An A to Z Guide for Getting a Mortgage in Charlotte
Buying a house is complicated enough. The mortgage process only makes things harder.
We help dozens of clients navigate the complexities of buying a home in Charlotte on an annual basis; mortgages are usually the most treacherous part. The mortgage process is most likely to hold up - and even sink - an eventual sale.
Are you buying your first home in Charlotte? Or maybe you're back on the market again? Here's a quick primer on the steps behind getting a mortgage in Charlotte, from pre-approval to closing fees.
Choosing a Lender
Let's start with some facts: Charlotte's real estate market is white-hot which means you've got more competition from other homebuyers than you've had in years. For that reason, most sellers prefer to see a pre-approval letter along with you offer, especially in cases of multiple bids.
The first step in the mortgage process, then, is choosing a lender. This can feel overwhelming! Talk to your Realtor about whether they work with any preferred lenders. If not, you've got a couple options: Traditional big-bank lenders (think: Bank of America), smaller boutique lenders (sometimes local, some national), and other (wholesale lenders, etc.) Remember, there is a difference between a Mortgage Lender and a Mortgage Broker. The company who actually makes the loan is the Mortgage Lender while someone who works in a "middleman" capacity to find you the best loan rates and specifications is a Mortgage Broker. If you're totally new to the game, a mortgage broker might be a good place to start to get a sense of your options. It's always a good idea to talk to multiple lenders before you decide which to use. Factors to consider:
- Interest Rates: These can vary dramatically from lender to lender; sometimes smaller lenders offer more competitive rates to compete against big retail lenders.
- "Programs": This is what mortgage lenders call the various types of loans they provide. There are dozens out there including FHA loans, VA loans, ARMs, and more.
- Closing Schedule: Lenders will typically be able to tell you how quickly they can help you close. In a hot market like Charlotte, speed is of the essence for many sellers.
There's a huge difference in being pre-qualified (good, but not official) vs. being pre-approved (all-but-official). When a seller sees that you're pre-approved for a certain amount they can feel good that your loan will come through. This can be a definite plus in a hot seller's market. If you know you want to buy a home sometime in the near future, go ahead and get a pre-qualification letter from your lender to get started. If you know you want to buy a house (or even a specific house), tell them you want to start the pre-approval process.
Pre-approval requires a lot of documentation from you. Everything from your credit history to previous loans to your employment status is subject to review, and the more complicated your finances, the more complicated your pre-approval process. Your lender can walk you through exactly what they'll need from you during the process. Once you're pre-approved, you'll receive an official "Pre-Approval Letter" you can share with sellers.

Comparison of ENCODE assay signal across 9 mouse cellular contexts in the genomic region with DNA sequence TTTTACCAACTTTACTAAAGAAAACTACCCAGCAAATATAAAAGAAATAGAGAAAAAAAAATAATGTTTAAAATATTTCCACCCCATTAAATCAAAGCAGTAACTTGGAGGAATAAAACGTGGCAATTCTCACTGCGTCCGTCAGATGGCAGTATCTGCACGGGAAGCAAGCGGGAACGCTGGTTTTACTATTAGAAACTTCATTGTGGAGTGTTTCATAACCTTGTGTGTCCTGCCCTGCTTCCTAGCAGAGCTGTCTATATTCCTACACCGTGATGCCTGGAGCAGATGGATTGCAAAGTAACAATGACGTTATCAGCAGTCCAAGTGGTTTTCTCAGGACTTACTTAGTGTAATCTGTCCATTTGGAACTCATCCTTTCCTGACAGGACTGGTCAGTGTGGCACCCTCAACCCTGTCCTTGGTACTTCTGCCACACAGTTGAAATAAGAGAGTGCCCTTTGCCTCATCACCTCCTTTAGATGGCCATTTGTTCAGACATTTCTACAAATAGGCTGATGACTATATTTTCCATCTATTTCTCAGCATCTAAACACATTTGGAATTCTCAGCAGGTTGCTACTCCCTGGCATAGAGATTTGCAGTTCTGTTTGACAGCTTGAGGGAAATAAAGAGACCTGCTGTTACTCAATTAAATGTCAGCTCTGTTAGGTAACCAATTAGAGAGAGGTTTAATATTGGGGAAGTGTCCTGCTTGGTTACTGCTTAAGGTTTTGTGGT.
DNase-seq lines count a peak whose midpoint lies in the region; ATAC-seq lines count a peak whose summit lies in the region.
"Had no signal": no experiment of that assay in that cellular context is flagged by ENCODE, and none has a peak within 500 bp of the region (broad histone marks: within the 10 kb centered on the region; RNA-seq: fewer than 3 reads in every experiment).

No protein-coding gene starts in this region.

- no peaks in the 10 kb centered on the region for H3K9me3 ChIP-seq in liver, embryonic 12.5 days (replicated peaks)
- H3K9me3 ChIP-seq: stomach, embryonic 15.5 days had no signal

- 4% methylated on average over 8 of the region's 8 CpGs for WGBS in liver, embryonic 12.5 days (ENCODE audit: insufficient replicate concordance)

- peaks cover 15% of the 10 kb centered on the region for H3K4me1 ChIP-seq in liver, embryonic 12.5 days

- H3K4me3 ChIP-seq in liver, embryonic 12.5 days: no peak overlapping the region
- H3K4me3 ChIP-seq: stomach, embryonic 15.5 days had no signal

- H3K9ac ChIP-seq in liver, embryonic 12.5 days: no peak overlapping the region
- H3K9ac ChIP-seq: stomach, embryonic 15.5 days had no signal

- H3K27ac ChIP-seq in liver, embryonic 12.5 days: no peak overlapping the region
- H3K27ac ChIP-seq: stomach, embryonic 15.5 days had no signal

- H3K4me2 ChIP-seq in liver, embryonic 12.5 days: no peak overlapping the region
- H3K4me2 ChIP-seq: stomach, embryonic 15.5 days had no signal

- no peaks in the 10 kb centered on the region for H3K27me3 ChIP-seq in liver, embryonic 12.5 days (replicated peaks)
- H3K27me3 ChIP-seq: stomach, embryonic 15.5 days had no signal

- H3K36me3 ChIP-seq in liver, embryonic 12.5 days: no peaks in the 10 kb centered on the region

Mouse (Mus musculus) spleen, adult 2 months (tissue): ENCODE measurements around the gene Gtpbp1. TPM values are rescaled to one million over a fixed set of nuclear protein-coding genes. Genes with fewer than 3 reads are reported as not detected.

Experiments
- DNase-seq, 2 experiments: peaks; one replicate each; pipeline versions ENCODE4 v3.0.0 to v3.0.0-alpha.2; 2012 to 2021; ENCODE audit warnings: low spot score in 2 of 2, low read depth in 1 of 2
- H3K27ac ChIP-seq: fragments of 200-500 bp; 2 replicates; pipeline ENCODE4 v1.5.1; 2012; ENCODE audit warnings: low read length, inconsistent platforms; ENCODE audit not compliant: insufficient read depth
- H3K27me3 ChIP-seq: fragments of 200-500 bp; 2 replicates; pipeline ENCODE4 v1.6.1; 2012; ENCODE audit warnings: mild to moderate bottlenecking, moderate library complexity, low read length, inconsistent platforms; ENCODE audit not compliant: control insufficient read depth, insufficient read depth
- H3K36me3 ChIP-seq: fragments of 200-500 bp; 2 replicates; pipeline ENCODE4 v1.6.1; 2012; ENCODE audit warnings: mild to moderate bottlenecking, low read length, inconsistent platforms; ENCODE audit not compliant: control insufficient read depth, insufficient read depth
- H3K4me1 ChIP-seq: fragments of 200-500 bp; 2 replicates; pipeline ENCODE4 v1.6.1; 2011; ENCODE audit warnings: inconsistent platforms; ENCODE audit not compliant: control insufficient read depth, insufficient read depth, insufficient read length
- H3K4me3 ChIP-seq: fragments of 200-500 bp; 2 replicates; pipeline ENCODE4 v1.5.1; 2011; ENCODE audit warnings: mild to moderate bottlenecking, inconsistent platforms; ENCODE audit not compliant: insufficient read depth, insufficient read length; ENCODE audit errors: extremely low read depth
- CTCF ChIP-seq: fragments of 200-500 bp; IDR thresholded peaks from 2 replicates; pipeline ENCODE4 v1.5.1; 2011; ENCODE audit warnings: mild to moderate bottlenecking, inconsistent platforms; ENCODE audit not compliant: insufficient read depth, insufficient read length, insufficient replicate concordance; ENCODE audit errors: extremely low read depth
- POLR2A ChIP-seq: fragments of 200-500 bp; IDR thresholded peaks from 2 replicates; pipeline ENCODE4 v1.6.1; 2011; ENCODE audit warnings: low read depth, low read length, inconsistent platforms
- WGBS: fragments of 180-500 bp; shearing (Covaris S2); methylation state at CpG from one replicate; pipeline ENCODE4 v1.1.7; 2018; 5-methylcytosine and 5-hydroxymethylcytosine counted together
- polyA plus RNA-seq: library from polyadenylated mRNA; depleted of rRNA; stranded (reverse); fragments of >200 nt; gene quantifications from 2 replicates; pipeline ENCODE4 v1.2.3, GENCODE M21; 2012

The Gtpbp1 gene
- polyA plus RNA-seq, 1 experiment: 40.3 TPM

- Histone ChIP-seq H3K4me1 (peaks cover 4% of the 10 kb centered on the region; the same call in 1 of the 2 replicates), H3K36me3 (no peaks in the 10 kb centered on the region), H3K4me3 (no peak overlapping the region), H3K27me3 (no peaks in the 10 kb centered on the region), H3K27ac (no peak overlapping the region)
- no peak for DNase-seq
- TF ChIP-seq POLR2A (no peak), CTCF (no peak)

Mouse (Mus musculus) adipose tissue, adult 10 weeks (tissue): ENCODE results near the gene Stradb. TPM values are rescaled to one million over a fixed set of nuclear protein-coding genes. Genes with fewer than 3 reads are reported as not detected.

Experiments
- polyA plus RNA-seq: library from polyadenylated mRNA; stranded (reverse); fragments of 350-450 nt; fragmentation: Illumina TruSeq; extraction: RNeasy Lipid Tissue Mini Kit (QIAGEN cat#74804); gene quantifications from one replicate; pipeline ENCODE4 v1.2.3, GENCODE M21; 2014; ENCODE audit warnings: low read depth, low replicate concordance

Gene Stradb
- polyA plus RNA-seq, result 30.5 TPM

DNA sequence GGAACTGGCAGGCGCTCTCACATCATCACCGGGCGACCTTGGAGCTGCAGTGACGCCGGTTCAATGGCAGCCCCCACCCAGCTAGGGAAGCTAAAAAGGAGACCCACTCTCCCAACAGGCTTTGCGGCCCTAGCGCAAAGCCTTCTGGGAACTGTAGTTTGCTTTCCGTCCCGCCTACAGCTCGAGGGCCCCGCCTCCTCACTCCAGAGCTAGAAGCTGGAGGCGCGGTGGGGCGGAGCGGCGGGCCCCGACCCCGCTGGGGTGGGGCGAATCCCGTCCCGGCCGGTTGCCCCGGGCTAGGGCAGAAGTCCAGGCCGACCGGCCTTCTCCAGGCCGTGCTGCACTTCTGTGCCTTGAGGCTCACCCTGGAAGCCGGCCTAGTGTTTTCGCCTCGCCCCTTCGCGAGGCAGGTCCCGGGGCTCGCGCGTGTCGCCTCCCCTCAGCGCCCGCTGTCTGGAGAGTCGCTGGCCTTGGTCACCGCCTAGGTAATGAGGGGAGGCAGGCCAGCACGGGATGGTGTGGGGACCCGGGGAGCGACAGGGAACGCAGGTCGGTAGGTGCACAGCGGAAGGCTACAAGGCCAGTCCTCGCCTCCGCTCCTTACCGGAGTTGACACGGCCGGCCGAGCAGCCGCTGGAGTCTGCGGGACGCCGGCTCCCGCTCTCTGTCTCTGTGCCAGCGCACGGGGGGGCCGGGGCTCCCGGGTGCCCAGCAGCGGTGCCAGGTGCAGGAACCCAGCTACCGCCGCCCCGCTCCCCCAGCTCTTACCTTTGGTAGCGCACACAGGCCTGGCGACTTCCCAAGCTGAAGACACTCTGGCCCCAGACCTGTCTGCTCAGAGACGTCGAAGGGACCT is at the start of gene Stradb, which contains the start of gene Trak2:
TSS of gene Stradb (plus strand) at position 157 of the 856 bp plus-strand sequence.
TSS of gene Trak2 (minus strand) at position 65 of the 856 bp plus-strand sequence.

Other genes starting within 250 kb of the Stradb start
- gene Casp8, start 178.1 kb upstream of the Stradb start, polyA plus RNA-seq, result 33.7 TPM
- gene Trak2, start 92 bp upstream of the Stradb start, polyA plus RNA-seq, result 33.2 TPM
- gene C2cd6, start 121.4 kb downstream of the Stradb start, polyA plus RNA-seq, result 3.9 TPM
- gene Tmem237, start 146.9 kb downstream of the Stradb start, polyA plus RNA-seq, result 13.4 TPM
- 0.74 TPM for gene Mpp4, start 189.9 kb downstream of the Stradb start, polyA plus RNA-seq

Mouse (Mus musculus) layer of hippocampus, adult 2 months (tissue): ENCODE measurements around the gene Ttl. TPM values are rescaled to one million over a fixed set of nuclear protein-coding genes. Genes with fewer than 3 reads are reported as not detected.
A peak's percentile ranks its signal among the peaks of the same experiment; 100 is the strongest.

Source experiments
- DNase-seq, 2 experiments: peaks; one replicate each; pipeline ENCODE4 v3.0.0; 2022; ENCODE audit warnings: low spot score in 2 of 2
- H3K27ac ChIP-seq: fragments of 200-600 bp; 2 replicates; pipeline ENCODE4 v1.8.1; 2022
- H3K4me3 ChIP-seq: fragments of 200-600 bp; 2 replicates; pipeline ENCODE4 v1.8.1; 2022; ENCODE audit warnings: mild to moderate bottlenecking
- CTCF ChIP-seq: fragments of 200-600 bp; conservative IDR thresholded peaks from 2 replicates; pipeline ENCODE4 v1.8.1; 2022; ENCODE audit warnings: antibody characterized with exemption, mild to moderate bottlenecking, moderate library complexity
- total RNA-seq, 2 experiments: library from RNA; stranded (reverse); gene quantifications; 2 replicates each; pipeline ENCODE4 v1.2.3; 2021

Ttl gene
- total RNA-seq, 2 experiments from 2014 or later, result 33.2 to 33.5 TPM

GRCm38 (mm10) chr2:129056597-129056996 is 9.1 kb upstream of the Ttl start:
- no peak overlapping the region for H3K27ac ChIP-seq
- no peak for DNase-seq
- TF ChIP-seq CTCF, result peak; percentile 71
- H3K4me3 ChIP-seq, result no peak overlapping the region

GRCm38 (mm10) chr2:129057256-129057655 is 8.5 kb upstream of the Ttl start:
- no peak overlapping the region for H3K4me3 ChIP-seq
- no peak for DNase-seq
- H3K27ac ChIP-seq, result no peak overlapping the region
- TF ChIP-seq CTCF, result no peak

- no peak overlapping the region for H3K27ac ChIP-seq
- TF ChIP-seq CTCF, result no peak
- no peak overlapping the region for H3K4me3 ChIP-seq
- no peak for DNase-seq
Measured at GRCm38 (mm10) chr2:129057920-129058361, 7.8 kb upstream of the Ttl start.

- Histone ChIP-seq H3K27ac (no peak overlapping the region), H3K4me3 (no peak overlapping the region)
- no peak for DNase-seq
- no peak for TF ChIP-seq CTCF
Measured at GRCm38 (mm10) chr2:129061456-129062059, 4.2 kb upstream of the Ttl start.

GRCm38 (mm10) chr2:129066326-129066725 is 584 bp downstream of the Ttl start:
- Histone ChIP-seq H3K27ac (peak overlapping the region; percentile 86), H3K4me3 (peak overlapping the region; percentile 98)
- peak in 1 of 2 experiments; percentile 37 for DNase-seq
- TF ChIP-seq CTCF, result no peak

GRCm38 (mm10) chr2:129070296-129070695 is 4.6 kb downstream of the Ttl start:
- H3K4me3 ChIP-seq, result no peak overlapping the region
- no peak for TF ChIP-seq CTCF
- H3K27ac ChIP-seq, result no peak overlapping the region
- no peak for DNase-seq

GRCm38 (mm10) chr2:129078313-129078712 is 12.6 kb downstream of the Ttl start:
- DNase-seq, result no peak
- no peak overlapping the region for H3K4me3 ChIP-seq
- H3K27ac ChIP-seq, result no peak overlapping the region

Application & Loan Estimate
Once your offer is accepted by a seller you can officially put in an application for a loan. If you've already been pre-approved, this process shouldn't be that complicated. Once your application is processed and the lender decides to offer you a loan, they'll present you with what's called a Loan Estimate. By law, lenders have to provide you with this 3-page document within three days of your application (if accepted) and it will outline the explicit terms of the loan, from the interest rate to a breakdown of your closing costs. If you accept the Loan Estimate, your loan application moves on to the processing phase where more information is collected by the lender. This process generally takes anywhere from two weeks to two months; it's important that you/your Realtor stay in constant contact with the lender's representative to monitor the progress and ensure the loan is on track to be issued by your set closing date.
What takes place during processing?
- A full credit check is performed on you and/or your spouse or co-signers
- Any remaining documentation is collected including tax docs, salary information, bank statements, and more
- The lender hires an independent/in-house appraiser to do an appraisal of the property you intend to purchase. If the house "appraises" for less than the amount you plan to pay for it, you may not receive the full amount of the loan requested
Hopefully, you'll get news at least a few days before closing is scheduled from your lender that everything is approved. Congratulations! You've been issued a mortgage. All relevant files will be transferred from your lender to the closing attorney's office and you'll find out exactly how much money you need to bring to closing with you. The document that outlines all the final closing costs is called the Closing Disclosure. At closing, you'll bring a cashier's check, several forms of ID, and check all loan documents carefully. Then you'll sign about 100 documents! Plan to stay for a couple of hours.
Now you own a house! Technically, your lender owns the house and you're making payments towards the property, eventually owning it outright once you pay your mortgage off. It's an exciting - if not draining - process. The good news is, Charlotte has many excellent boutique mortgage lenders and several large retail mortgage lenders, too.